School bus charity BUSK in unruly behaviour drive

School transport charity Belt Up School Kids (BUSK) is poised to launch a campaign to highlight the potentially fatal consequences of unruly behaviour on school buses.

The charity wants to raise awareness about the 2,500 kids who suffer injuries from bullying and fighting on school buses every year.

It hopes to grab the attention of 12 to 16-year-olds by warning them that they could be charged with manslaughter if someone dies as a result of their behaviour on buses.

The campaign was inspired by the case of 12-year-old Stuart Cunningham-Jones, who died when a bus overturned after a boy grabbed the steering wheel.

Kids’ broadcast media, education authorities and bus firms are being targeted with a video showing the effects of unruly behaviour on buses. ‘Instead of telling teenagers what not to do, we are telling them what the consequences are,’ said BUSK corporate director Pat Harris.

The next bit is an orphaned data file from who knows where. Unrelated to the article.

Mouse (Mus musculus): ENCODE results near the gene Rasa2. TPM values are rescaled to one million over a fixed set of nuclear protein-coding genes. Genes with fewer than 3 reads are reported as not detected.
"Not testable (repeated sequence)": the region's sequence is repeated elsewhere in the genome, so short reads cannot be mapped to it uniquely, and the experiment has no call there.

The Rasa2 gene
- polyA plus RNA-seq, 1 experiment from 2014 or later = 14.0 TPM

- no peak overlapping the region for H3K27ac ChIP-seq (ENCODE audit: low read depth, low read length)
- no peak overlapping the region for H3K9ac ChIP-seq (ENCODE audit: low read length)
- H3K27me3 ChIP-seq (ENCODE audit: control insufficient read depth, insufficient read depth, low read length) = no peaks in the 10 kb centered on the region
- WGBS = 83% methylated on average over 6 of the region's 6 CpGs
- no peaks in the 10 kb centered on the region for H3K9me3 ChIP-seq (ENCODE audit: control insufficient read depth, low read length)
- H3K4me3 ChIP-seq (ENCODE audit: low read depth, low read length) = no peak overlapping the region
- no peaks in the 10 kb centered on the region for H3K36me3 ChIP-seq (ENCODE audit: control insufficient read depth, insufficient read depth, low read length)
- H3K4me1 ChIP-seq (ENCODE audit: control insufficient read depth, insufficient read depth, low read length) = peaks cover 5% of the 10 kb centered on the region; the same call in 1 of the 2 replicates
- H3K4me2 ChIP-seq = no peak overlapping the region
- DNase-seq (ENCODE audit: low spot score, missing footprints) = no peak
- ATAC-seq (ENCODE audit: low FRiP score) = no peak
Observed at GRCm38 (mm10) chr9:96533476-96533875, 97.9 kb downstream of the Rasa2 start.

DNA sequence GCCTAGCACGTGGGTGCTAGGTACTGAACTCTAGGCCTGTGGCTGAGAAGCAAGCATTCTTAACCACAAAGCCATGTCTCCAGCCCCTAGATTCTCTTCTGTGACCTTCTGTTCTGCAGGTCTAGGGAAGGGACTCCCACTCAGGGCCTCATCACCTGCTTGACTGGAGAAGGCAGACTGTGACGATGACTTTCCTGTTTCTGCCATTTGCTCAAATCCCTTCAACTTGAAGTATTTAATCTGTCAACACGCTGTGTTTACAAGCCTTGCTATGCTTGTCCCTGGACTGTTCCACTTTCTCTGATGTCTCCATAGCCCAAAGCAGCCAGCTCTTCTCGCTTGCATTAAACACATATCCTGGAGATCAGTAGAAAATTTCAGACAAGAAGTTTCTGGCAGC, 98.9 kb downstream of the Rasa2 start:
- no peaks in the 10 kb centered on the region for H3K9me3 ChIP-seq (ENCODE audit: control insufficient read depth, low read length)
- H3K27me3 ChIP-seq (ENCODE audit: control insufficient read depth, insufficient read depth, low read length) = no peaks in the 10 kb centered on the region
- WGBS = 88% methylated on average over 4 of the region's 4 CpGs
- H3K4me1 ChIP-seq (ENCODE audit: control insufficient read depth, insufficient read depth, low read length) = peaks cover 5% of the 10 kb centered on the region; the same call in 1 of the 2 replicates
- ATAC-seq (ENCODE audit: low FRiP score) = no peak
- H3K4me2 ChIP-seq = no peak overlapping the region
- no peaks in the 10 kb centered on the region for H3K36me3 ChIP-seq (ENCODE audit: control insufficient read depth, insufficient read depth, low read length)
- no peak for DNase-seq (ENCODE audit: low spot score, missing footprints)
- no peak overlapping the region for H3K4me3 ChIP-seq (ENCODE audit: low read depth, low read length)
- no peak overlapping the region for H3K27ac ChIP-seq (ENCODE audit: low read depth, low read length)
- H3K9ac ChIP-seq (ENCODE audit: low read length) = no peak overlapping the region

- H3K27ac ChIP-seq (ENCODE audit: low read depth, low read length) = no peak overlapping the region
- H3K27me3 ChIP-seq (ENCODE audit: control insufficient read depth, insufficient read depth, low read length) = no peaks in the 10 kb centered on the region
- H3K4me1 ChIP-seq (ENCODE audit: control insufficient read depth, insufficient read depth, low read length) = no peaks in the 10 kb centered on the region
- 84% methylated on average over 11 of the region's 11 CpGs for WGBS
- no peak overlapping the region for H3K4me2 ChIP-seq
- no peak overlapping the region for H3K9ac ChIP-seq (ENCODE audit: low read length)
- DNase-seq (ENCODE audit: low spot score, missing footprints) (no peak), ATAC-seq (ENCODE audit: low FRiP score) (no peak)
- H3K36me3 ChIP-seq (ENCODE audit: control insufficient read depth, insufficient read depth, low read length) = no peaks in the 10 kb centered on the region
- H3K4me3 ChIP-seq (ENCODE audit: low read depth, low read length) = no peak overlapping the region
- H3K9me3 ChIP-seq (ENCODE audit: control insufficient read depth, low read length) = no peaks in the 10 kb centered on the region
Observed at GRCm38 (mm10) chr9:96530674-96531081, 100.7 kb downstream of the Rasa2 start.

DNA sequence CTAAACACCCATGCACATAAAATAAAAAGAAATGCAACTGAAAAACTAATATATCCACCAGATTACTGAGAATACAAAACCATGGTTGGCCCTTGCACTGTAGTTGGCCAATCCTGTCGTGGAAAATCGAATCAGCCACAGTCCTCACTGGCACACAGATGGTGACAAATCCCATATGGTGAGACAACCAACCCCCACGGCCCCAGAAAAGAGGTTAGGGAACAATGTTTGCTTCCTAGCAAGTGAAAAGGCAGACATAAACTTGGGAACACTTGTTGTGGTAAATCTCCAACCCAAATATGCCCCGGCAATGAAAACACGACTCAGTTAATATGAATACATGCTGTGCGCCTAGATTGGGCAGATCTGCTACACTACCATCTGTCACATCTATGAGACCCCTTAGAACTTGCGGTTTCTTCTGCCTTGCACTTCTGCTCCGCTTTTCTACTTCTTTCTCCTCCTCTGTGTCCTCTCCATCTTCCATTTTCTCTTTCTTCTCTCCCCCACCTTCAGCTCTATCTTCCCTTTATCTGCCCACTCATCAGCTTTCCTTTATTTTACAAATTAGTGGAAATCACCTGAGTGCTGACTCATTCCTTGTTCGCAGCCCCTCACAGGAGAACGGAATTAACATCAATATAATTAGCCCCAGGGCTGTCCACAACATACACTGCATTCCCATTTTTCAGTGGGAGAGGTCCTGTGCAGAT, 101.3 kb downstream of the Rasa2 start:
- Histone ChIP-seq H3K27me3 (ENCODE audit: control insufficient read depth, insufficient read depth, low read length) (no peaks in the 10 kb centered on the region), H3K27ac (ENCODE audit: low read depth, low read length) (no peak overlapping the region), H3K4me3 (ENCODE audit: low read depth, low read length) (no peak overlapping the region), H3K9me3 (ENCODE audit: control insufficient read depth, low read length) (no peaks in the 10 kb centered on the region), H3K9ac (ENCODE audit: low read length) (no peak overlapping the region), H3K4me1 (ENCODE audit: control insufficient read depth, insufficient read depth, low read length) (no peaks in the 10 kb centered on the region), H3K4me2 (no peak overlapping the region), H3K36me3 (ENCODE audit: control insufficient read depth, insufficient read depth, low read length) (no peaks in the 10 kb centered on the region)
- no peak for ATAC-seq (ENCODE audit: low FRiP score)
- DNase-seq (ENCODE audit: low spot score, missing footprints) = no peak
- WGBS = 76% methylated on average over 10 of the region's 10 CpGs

On the video, solicitors, doctors, firemen and drivers will talk about their experiences of school bus accidents caused by the irresponsible or aggressive behaviour of young passengers.

Local council road safety officers are being encouraged to take up the cause when they give talks at schools, and they are being sent booklets about the campaign.

The charity is using the campaign to kick off School Transport Safety Week, which takes place from 20-26 September. BUSK also plans to tackle the problem of teachers who drive mini-buses illegally. It will emphasise this problem to the National Union of Teachers at a conference during the week.

It is also launching a campaign to encourage drivers to overtake school buses at no more than 20mph.

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